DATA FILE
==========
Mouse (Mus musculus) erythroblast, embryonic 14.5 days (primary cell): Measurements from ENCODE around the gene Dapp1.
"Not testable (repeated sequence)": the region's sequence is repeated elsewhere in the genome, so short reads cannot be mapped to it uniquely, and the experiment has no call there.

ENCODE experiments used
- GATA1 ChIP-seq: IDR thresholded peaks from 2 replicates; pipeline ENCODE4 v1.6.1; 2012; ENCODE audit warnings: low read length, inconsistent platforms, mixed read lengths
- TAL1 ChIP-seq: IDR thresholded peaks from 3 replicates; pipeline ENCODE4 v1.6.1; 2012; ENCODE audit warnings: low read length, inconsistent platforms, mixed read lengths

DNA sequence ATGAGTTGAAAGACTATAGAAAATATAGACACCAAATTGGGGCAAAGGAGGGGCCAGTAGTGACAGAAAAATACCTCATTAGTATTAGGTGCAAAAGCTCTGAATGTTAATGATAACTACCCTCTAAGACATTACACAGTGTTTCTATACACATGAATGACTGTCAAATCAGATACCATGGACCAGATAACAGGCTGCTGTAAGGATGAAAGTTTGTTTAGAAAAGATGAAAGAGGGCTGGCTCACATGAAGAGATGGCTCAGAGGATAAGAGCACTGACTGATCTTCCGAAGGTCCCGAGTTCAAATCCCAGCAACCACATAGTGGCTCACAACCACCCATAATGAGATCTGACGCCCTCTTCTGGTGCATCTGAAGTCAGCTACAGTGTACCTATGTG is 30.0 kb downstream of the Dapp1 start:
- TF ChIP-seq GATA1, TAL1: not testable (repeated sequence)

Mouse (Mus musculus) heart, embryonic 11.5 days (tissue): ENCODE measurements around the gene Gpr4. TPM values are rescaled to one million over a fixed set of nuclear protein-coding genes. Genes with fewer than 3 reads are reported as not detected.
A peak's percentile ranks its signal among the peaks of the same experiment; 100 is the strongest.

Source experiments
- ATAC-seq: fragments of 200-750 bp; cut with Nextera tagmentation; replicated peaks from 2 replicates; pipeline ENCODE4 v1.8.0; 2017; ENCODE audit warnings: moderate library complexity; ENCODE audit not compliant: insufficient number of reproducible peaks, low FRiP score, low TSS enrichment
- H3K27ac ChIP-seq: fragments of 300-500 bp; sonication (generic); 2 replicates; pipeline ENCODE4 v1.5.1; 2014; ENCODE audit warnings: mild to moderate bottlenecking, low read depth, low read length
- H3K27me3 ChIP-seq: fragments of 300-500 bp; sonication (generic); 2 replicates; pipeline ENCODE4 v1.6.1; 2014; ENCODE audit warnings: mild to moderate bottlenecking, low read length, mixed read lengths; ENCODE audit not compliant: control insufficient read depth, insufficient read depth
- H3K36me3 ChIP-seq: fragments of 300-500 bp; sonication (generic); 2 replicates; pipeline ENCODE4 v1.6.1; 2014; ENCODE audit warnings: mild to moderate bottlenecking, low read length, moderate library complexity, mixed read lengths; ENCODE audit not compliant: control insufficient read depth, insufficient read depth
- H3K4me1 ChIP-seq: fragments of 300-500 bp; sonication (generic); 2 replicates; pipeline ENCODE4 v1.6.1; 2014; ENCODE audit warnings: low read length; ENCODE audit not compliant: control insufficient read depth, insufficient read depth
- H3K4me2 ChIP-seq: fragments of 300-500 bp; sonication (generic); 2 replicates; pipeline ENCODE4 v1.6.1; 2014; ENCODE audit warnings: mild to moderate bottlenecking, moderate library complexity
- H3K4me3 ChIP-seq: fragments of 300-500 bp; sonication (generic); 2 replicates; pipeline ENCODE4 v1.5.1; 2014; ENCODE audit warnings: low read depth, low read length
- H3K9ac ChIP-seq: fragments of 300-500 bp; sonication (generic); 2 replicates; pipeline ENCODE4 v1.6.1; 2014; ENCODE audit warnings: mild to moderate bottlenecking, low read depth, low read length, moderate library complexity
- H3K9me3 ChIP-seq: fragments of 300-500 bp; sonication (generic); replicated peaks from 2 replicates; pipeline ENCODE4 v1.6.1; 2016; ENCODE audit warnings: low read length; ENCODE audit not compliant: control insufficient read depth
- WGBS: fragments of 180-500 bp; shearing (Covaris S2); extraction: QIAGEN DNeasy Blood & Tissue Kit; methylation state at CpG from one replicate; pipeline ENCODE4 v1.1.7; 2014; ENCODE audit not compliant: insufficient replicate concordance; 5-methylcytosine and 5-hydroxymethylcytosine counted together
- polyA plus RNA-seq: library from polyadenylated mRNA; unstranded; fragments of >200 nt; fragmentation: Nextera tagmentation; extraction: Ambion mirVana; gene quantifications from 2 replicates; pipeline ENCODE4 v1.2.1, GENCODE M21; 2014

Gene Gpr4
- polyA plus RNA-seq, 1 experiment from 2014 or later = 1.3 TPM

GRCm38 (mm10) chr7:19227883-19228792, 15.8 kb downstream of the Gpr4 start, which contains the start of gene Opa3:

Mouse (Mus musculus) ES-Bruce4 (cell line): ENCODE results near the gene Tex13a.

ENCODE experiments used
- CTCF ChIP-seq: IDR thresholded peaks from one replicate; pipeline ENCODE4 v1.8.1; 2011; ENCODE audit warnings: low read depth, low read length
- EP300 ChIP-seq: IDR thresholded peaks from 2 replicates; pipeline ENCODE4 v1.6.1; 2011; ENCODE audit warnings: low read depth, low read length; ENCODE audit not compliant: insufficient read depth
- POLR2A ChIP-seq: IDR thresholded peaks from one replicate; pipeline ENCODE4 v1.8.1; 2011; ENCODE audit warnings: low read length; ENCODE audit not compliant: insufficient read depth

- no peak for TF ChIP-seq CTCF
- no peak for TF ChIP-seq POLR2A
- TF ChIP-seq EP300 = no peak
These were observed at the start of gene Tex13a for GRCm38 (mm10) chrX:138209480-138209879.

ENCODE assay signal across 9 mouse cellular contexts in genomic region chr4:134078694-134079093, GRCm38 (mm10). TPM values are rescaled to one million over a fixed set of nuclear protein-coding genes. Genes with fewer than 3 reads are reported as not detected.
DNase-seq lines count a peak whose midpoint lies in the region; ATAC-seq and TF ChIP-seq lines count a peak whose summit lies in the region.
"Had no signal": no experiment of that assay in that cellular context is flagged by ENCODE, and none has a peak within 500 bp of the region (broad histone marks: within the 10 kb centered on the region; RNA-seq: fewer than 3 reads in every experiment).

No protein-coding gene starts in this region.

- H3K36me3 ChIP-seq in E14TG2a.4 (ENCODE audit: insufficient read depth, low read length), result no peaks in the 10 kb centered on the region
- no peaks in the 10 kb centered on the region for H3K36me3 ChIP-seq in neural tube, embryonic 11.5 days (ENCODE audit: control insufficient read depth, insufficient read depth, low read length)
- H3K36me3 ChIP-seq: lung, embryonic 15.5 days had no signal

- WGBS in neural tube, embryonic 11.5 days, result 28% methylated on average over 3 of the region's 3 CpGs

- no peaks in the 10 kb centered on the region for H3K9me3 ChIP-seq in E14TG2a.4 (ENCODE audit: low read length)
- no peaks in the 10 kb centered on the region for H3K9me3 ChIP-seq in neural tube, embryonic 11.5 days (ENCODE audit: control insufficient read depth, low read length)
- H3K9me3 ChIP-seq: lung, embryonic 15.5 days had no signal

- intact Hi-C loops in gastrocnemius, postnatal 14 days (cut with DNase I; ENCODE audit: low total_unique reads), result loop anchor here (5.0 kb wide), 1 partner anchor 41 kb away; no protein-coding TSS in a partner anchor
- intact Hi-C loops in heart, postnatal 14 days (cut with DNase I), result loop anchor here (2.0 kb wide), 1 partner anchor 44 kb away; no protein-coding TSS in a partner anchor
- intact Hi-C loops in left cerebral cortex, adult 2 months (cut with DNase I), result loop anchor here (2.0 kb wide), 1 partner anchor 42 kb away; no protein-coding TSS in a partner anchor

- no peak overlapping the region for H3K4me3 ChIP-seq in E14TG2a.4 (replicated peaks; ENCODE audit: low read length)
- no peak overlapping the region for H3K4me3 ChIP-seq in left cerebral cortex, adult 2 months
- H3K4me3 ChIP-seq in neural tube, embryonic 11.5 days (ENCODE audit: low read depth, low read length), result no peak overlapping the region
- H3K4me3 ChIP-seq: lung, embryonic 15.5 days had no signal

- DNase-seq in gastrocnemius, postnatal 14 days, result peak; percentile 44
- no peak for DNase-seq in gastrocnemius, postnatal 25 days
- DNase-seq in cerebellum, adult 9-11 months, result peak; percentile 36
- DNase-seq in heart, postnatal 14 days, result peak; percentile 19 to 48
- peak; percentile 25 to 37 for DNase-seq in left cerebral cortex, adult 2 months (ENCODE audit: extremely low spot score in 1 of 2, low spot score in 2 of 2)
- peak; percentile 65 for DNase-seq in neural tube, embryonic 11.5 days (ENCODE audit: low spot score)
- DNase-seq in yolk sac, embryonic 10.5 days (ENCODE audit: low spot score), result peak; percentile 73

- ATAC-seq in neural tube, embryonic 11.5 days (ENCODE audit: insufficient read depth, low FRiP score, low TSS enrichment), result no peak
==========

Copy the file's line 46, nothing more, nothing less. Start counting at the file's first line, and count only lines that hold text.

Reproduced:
- intact Hi-C loops in heart, postnatal 14 days (cut with DNase I), result loop anchor here (2.0 kb wide), 1 partner anchor 44 kb away; no protein-coding TSS in a partner anchor